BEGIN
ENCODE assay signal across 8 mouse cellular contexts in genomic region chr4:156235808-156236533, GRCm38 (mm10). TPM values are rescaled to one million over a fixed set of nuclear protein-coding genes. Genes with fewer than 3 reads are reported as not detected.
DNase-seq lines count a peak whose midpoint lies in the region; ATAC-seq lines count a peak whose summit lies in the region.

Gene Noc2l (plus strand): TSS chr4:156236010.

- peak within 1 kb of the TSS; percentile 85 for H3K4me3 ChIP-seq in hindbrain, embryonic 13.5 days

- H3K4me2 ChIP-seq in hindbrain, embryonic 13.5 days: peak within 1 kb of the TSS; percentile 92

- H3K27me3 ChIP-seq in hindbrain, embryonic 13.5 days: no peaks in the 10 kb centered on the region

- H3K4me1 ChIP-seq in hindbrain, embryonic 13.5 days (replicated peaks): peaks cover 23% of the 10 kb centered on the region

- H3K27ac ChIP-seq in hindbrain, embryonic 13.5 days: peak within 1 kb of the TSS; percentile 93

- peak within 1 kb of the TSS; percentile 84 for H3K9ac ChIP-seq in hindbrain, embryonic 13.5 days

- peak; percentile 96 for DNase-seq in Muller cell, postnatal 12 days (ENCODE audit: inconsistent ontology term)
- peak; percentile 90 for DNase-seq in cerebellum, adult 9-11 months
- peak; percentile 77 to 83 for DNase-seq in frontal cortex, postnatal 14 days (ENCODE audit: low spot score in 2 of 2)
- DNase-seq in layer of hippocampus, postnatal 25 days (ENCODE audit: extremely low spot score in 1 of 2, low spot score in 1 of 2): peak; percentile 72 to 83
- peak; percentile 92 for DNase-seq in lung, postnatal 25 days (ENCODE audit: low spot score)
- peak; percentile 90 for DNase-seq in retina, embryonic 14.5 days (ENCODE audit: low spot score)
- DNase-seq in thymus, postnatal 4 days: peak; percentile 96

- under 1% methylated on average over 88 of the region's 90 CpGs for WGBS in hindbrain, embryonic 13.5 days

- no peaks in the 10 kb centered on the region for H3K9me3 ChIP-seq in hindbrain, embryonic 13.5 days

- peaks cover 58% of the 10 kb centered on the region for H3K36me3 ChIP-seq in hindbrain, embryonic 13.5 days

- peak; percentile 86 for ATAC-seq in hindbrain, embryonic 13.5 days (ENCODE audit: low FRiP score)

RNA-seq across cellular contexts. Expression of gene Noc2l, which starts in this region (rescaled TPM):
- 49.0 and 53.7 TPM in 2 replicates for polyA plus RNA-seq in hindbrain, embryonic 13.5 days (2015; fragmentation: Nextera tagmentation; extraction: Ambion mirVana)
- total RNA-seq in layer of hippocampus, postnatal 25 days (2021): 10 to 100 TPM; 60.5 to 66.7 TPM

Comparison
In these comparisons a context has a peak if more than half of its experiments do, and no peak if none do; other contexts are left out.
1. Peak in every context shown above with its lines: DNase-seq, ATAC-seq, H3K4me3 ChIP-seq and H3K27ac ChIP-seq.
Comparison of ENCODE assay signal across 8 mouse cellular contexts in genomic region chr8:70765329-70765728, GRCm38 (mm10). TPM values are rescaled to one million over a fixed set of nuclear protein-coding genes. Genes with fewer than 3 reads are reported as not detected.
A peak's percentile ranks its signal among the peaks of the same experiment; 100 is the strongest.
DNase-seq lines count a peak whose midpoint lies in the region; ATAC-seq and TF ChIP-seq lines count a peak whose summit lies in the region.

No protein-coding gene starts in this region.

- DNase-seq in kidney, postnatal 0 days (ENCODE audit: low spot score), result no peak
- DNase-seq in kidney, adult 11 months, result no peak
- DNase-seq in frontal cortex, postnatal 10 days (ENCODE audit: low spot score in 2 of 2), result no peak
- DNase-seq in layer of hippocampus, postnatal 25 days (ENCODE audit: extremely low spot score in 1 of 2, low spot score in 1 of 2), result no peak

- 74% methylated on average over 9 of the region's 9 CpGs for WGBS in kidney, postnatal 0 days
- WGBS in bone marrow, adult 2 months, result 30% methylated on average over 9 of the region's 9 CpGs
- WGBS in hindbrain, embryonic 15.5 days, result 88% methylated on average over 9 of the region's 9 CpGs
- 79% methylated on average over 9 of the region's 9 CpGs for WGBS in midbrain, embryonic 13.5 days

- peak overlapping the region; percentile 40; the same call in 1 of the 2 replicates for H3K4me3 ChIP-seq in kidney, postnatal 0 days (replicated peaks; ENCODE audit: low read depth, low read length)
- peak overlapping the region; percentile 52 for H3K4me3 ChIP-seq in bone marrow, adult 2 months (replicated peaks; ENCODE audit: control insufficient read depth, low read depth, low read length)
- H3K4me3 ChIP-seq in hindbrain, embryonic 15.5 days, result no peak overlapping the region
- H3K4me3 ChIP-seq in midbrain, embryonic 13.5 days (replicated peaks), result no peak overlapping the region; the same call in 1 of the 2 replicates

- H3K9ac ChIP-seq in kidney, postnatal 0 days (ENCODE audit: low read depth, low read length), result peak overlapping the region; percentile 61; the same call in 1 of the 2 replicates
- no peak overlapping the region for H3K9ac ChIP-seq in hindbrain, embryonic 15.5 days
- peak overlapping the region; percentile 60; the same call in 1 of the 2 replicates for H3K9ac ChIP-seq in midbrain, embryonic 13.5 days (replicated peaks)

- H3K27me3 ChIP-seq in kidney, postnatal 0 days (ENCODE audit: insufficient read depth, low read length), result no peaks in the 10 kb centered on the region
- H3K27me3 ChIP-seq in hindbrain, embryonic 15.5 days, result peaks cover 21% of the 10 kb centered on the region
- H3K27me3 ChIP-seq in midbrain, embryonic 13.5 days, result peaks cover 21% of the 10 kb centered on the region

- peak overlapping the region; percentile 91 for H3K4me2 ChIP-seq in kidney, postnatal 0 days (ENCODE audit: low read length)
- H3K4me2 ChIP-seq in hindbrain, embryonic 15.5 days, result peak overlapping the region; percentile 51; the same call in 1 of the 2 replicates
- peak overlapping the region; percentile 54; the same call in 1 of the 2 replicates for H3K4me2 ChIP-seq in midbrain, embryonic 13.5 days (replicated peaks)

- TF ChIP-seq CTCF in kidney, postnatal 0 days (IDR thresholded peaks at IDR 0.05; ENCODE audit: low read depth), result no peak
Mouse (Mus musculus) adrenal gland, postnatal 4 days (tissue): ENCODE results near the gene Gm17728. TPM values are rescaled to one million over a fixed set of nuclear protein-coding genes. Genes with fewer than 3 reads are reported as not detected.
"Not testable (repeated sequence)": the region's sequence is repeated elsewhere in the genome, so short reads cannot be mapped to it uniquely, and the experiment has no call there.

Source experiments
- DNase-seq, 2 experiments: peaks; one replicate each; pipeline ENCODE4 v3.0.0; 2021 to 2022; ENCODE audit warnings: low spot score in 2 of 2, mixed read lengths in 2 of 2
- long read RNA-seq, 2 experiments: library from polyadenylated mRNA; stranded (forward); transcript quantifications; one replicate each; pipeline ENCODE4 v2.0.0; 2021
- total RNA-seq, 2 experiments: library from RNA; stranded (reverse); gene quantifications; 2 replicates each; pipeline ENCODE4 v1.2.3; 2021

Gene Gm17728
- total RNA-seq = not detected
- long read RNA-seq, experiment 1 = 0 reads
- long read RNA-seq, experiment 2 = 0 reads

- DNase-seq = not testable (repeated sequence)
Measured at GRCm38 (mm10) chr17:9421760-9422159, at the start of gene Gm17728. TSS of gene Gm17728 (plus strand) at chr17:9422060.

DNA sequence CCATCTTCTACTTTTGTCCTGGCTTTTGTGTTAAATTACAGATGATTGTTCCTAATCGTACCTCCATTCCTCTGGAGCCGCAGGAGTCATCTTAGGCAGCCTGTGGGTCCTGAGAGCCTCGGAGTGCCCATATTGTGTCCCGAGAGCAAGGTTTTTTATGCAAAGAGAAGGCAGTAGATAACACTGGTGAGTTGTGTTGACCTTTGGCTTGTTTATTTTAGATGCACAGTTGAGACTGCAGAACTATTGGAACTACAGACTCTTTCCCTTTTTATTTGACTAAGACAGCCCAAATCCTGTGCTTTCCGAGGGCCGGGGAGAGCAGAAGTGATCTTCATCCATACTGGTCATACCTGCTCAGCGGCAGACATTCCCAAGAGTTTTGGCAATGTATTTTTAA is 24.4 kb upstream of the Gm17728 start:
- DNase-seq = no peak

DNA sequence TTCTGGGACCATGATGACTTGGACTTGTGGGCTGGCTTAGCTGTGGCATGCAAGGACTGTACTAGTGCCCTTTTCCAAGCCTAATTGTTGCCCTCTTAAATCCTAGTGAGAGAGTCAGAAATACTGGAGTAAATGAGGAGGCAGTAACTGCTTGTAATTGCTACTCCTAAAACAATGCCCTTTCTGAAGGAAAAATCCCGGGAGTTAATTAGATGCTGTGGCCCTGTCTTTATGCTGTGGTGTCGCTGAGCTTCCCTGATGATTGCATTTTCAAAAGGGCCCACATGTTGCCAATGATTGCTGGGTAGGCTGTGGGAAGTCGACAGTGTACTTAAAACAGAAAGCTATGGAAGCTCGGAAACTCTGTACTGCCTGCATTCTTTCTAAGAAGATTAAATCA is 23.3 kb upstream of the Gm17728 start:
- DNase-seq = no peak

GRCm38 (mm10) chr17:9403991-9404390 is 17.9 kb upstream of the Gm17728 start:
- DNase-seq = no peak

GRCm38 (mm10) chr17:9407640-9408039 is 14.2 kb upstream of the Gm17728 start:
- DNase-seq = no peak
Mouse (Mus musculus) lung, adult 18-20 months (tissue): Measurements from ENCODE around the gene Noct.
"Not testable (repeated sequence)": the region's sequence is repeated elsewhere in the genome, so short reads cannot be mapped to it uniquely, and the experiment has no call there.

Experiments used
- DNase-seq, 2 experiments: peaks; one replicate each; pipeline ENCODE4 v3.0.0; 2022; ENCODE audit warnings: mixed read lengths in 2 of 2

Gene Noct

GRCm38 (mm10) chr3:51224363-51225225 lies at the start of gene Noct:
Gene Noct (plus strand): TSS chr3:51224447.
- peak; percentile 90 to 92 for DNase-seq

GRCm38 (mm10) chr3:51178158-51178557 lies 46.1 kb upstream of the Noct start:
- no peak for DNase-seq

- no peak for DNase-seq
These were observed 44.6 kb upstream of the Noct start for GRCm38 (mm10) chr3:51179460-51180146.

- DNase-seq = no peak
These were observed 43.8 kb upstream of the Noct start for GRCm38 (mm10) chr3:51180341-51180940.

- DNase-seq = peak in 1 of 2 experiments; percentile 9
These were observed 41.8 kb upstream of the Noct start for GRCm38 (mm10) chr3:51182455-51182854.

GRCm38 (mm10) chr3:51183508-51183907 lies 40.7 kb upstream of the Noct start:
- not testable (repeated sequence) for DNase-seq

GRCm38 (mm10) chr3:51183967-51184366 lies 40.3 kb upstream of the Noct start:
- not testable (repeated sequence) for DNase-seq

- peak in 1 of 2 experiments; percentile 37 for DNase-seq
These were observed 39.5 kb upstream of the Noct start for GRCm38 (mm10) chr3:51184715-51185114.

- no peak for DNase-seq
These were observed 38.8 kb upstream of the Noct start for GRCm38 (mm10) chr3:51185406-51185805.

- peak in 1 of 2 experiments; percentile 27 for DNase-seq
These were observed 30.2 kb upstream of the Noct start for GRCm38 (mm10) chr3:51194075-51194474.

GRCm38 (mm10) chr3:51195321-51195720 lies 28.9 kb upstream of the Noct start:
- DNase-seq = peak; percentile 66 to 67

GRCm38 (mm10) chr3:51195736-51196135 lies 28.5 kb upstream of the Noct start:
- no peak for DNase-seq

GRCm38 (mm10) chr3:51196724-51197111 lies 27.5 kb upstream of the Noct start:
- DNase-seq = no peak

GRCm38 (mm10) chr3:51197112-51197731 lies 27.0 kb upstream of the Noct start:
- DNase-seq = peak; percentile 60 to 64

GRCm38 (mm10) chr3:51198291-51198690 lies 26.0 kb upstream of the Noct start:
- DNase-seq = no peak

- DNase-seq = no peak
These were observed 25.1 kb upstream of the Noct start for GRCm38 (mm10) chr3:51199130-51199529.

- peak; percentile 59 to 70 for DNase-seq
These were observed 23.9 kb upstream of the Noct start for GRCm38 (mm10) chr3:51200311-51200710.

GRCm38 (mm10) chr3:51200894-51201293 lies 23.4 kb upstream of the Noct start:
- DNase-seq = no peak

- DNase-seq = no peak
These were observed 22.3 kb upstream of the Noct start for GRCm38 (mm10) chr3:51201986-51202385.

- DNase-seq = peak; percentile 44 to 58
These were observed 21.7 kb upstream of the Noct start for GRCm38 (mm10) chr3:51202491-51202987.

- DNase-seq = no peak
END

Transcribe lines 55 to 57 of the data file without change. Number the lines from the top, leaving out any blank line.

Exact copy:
Source experiments
- DNase-seq, 2 experiments: peaks; one replicate each; pipeline ENCODE4 v3.0.0; 2021 to 2022; ENCODE audit warnings: low spot score in 2 of 2, mixed read lengths in 2 of 2
- long read RNA-seq, 2 experiments: library from polyadenylated mRNA; stranded (forward); transcript quantifications; one replicate each; pipeline ENCODE4 v2.0.0; 2021